Thanks to the rise of the beauty guru, we can all learn how to apply makeup like a professional (or we think we can). Makeup tutorials are now inescapable, but there's relatively little attention paid to what's underneath that pricey NARS foundation.
Slapping an enviable beat on top of problem skin only creates more troubles, so it's time to get serious about skincare.
But where to start?
Skincare products and professionals rarely focus on Black women. That means that some of our most pressing concerns, like hyperpigmentation, go unaddressed. Enter: Christene Carr, Danielle Gray, and Felicia Walker Benson of Face Flawless Skin Clinic.
The women, who are respected beauty bloggers, have teamed up to offer the keys to glowing complexion.
We caught up with them to find out why great skin is so important and what we're missing in our skincare regimens.
Christene Carr: For me, it all begins with skin, so it was kind of a natural thing to focus on. Having great skin gives me the confidence to be my best self as well as the freedom to experiment with makeup, hair and fashion. Great skin is always in!
Danielle Gray: Skin is the largest organ---it protects your vital organs so you want to make sure you give it the TLC it needs. But let's be honest---we're beauty girls and the better you take care of your skin, the better it looks both with and without makeup. Great skin is also an amazing accessory for your wardrobe.
What type of skin do you have?
CC: I have combination oily skin. I read that people with oily skin take longer to show their true age, so, over the last several years I have been celebrating my oily skin.
DG: I have oily skin. As I get older, it's less oily than it used to be but still oily. I live in NYC where we get four distinct seasons so my skin changes with the changes in weather. For instance, I get a little drier in the winter so I alter my skincare routine to contain products that are more hydrating. Once the weather starts to warm up, I alter my routine again to contain products that are lighter in texture and that control oil production without drying out my skin.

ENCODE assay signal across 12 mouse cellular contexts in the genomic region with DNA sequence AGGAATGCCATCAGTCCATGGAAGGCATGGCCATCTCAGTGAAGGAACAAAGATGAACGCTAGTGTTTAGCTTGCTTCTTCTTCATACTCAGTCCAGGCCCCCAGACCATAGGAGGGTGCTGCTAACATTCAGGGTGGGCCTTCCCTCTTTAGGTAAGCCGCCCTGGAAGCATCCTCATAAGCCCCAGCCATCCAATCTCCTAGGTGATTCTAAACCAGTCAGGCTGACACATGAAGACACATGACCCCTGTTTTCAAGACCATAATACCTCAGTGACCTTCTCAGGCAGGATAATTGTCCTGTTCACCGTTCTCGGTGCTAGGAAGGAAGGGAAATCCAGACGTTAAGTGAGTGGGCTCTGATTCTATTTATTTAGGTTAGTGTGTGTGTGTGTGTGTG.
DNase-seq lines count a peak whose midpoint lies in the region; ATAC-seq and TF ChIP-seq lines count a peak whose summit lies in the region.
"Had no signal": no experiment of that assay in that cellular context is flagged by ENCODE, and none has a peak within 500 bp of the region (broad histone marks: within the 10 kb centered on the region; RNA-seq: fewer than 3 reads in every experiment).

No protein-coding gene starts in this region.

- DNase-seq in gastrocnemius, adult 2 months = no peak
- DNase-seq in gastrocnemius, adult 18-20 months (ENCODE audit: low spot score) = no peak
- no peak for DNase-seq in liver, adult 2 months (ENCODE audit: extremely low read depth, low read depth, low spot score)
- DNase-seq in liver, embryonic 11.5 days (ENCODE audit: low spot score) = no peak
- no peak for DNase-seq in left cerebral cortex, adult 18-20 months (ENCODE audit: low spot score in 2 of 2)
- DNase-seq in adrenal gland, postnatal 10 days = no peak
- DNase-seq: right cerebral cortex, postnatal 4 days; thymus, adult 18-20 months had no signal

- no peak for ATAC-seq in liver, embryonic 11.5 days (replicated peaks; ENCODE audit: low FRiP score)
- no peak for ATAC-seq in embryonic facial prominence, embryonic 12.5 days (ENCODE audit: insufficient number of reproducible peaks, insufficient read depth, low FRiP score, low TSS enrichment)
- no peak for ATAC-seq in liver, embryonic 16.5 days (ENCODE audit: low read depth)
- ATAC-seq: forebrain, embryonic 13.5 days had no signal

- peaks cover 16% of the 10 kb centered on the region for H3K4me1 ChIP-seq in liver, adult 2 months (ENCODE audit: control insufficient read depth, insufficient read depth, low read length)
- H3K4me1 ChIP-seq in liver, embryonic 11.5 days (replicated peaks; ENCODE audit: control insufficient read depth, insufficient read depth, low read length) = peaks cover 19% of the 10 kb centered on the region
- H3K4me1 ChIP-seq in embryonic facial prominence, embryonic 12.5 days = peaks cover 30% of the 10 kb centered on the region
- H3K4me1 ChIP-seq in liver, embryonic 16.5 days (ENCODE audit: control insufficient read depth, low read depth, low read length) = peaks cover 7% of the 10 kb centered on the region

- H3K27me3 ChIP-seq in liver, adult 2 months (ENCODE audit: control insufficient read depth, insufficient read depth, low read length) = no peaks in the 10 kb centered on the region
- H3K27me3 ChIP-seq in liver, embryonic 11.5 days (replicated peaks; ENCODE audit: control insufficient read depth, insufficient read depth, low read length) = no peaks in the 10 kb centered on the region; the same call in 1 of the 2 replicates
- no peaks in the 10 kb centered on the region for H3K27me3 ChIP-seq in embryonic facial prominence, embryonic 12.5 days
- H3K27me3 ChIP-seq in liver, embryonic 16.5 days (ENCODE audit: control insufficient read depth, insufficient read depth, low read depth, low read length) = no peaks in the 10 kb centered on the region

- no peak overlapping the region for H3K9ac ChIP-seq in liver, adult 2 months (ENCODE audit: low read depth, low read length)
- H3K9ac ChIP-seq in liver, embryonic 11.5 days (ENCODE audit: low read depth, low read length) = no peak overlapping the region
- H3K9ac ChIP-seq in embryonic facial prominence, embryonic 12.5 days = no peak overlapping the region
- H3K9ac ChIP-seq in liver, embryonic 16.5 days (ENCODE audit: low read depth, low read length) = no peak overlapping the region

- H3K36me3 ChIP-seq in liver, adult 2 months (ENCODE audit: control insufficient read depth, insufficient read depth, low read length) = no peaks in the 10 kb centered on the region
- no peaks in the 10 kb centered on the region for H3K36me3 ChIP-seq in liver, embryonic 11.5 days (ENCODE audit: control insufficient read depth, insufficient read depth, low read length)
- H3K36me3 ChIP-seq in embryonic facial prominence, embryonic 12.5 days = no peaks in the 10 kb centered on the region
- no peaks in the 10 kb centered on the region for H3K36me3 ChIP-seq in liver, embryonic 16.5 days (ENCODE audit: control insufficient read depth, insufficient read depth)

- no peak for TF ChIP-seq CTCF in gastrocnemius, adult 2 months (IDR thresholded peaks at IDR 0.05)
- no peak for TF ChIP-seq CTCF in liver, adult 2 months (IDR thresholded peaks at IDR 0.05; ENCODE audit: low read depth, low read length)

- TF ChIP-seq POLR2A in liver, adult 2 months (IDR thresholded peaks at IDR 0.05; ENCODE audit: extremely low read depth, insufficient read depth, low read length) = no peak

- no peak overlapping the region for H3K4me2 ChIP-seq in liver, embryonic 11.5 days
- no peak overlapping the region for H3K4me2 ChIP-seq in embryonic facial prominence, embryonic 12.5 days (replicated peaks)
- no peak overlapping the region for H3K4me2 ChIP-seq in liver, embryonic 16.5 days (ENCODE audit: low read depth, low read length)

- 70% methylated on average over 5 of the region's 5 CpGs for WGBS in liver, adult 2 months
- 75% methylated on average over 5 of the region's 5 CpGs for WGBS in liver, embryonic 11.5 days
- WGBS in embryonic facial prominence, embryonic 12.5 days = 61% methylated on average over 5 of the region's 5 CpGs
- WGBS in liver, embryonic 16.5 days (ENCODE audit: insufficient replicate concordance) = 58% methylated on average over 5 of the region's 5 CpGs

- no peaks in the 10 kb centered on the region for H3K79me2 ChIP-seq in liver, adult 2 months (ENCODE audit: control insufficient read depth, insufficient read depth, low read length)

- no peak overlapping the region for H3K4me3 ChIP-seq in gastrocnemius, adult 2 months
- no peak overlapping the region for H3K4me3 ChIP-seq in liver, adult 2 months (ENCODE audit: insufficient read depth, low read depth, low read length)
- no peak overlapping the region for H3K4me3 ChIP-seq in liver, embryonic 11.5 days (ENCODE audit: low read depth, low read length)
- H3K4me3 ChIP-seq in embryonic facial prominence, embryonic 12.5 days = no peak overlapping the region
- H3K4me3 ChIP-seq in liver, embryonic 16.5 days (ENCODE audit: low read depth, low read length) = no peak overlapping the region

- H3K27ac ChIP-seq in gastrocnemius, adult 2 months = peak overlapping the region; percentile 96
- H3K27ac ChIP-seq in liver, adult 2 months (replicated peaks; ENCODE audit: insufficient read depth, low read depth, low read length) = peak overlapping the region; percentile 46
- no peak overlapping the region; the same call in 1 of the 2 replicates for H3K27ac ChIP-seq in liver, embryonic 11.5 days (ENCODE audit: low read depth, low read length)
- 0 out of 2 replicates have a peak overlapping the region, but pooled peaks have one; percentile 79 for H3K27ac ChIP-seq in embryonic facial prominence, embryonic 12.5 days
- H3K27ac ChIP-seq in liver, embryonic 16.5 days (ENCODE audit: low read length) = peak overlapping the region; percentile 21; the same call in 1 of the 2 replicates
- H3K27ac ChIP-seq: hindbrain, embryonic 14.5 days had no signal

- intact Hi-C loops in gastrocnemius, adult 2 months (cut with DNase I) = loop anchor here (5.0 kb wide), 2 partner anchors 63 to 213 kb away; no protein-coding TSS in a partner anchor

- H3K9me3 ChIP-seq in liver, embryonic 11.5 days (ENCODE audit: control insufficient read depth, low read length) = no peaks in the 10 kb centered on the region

FWB: I have sassy, temperamental skin. Calm and glowy one minute, then hormonal and pimple-y the next. So a proper, customized skin care routine is really important. I have to stay on top of my skin's ever-changing needs and adjust accordingly!
How did you find a skincare routine that works for you?
CC: Trial, error and research. I went through an acne phase in my late teens to early twenties where I learned quickly that all ingredients aren’t created equal. I have a sensitivity to benzoyl peroxide, which is a popular acne treatment ingredient. The first time my face was swollen from using a product with a 4% Benzoyl Peroxide concentration was the first time I really started paying attention to product ingredients. I now know what types of ingredients work for my skin and which don’t. Over time if you pay attention, you get to learn about your skin and the more you know about your skin the better prepared you are to take care of it.
P.S. I figured out I can use Benzoyl Peroxide, just not at 4% concentration.
|Felicia Walker Benson|
It's also super important to understand that your skincare routine can change many times throughout the year depending on the seasons as well as changes in your skincare needs. The products I'm using now aren't all what I used last season and my skincare needs now are different than they were last year. Some people get used to a routine and seldom ever change the components even when their skin has changes and then wonder why the products they've used for so long no longer work.
FWB: Two words: trial and error. That's how it all started, trying everything. And over the years, I've developed a better understanding of ingredients, formulations, delivery systems, etc. I now understand my skin a lot better and I have a good handle on the ingredients that work best for my specific needs.
What do people tend to get wrong in their skincare routines?